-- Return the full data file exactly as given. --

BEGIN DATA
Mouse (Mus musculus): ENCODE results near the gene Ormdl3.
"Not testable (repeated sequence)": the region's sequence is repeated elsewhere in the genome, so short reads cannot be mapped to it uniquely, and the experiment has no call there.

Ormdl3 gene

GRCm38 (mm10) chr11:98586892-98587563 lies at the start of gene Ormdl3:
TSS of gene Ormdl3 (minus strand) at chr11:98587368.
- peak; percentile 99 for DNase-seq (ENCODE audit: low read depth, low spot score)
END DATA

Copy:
Mouse (Mus musculus): ENCODE results near the gene Ormdl3.
"Not testable (repeated sequence)": the region's sequence is repeated elsewhere in the genome, so short reads cannot be mapped to it uniquely, and the experiment has no call there.

Ormdl3 gene

GRCm38 (mm10) chr11:98586892-98587563 lies at the start of gene Ormdl3:
TSS of gene Ormdl3 (minus strand) at chr11:98587368.
- peak; percentile 99 for DNase-seq (ENCODE audit: low read depth, low spot score)